10 Olympics stories to watch

  • Updated: July 24, 2012 - 3:09 PM

Swimmer Michael Phelps has said his real motivation in London will be making history, as he tries to break the record for most Olympic medals won by an individual.

Photo: Mark Humphrey, Associated Press

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Wednesday: Keep reading the Star Tribune for profiles and previews in advance of the Games.

Thursday: Live coverage from our three journalists in London begins.

Friday's opening ceremonies for the London Olympics are rapidly approaching. To make sure you are adequately prepared, Star Tribune staff writer Rachel Blount, who will be covering the games, gives you a primer on the 10 biggest story lines you need to follow during the Olympics:


Olympic host countries typically get a boost in the medal count, and Great Britain is expected to win even more than it did during a standout performance at the 2008 Games in Beijing. Several analysts have projected the Brits will surpass the 47 medals they won in 2008 and finish fourth in the medal count behind the U.S., China and Russia. Their rowing and cycling teams are particularly strong, and others to watch include tennis star Andy Murray, diver Tom Daley and equestrian Zara Phillips, the granddaughter of Queen Elizabeth.


The London Games will be the most female-friendly Olympics in history. For the first time, the U.S. Olympic team has more women (269) than men (261). Women's boxing will make its Olympic debut, pushing the percentage of events for women at the 2012 Games to 46.4 percent -- an all-time high. In another first, every participating country will send at least one female athlete.


Much has been made of the rivalry between Michael Phelps and fellow American swimmer Ryan Lochte. But Phelps has said his real motivation in London will be making history, as he tries to break the record for most Olympic medals won by an individual. With 14 gold and two bronze in the previous two Summer Games, Phelps -- who has said these will be his last Olympics -- needs three more medals to pass the 18 won by Soviet gymnast Larisa Latynina in the 1956, 1960 and 1964 Games.


Phelps will not be the only big story at the swimming venue. The powerful U.S. team also includes 17-year-old Missy Franklin, the first American woman to swim seven events at an Olympic Games. She could medal in each of them, and Lochte also is expected to rack up medals as he swims in at least five events. Japan's Kosuke Kitajima could sweep the 100- and 200-meter breaststrokes for the third consecutive Olympics.


Usain Bolt, the 2008 Olympic gold medalist in the 100- and 200-meter dashes, seemed on track to retain that title in London. Then teammate Yohan Blake upset him in both events at Jamaica's Olympic trials, adding drama to two of the Summer Games' premier events. Bolt, who set world records in the 100 and 200 to become one of the biggest stars of the Beijing Games, could become the first sprinter to repeat as the 100 and 200 champion at the Olympics.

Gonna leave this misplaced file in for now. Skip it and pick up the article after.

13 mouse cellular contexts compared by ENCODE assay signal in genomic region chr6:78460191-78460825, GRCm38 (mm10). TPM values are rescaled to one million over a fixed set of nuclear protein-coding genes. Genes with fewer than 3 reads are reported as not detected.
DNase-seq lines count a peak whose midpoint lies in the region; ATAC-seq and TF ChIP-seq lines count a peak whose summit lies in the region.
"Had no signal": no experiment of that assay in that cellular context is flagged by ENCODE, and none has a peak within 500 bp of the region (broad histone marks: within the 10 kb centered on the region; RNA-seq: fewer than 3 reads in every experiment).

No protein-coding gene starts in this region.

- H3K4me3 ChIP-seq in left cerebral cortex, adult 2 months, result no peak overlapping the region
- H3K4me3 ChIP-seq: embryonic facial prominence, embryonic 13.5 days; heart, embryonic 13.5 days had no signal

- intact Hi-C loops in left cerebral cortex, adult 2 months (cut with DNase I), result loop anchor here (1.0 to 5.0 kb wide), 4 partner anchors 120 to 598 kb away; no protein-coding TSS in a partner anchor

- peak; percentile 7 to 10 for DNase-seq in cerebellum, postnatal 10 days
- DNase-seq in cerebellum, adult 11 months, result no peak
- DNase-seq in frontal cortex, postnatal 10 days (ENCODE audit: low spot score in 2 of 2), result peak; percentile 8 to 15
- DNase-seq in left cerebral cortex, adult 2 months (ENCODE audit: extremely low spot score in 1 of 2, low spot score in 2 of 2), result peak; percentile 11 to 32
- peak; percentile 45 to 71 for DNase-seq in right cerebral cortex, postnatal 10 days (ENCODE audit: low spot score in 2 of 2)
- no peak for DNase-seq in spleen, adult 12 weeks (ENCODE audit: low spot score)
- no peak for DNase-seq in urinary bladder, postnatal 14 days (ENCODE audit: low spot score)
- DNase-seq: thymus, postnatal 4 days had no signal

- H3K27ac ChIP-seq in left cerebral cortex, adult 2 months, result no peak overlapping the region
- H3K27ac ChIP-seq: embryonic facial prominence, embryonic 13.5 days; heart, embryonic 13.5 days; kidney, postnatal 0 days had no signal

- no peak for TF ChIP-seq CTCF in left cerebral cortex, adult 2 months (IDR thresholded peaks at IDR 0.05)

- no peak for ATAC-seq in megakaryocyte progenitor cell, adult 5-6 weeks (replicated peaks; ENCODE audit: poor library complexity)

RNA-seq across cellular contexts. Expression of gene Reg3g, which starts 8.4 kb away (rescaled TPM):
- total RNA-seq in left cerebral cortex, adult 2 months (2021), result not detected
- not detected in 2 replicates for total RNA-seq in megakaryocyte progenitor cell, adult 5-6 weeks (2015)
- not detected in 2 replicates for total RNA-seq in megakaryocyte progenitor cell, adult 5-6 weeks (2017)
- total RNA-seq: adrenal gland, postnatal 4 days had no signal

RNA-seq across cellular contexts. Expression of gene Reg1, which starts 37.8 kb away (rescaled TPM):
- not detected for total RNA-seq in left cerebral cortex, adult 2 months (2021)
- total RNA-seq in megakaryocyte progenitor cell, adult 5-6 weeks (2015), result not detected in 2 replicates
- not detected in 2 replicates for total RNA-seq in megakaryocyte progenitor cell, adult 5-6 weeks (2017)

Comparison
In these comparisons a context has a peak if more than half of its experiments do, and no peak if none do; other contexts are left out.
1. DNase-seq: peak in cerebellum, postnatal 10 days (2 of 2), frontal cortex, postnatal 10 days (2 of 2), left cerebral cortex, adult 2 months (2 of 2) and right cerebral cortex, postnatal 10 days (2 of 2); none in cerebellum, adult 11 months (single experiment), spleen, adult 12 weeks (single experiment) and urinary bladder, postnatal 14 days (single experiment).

The American women's gymnastics team has not won Olympic gold since Atlanta's Magnificent Seven in 1996. Jordyn Wieber and Gabby Douglas could get it back atop the podium, and they also could battle it out for the all-around title. The men's side has its own superstar in Japan's Kohei Uchimura, the first man to win three consecutive world all-around titles, and a powerful U.S. men's team could challenge for gold.


London's Olympic organizing committee has been in damage-control mode on a constant basis recently, addressing multiple problems that could bedevil the Games. Military personnel are providing security after a private company failed to train enough workers. There are long lines at understaffed Heathrow Airport, public workers are threatening to strike and taxi drivers upset about Olympic express lanes have blocked traffic. All these issues could leave a bad taste in the mouths of Olympic tourists.


Oscar Pistorius of South Africa won three gold medals in the 2008 Paralympics in Beijing. The double amputee, who runs on carbon-fiber blades, will make history in London as he becomes the first amputee athlete to compete in the Olympics. Pistorius will run in the 400 meters and the 4x400 relay; in last year's world championships, he made the semifinals of the 400 and won a silver medal with the relay team.


If you want to be surprised by the Olympic prime-time telecasts, you better turn off the computer and smartphone. A sporting event rooted in antiquity will be delivered to worldwide observers in the most modern ways, from live Web streaming to Twitter feeds. Every event in every sport will be streamed live on nbcolympics.com (3,500 hours in all), and social media will be buzzing with real-time results and news during the most wired Olympics in history.


Only a few weeks after Wimbledon, many of the world's best tennis players will return to the sport's most iconic venue for the Olympic tournament. Rafael Nadal, who was to have carried Spain's flag in the opening ceremonies, is out because of an injury. Roger Federer is looking for his first Olympic gold in men's singles after winning his seventh Wimbledon title on July 8, while Serena and Venus Williams are heavily favored to win their third gold medal in women's doubles.

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